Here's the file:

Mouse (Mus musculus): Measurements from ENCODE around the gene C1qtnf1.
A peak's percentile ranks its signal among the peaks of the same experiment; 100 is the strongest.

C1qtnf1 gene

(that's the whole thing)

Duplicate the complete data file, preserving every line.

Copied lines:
Mouse (Mus musculus): Measurements from ENCODE around the gene C1qtnf1.
A peak's percentile ranks its signal among the peaks of the same experiment; 100 is the strongest.

C1qtnf1 gene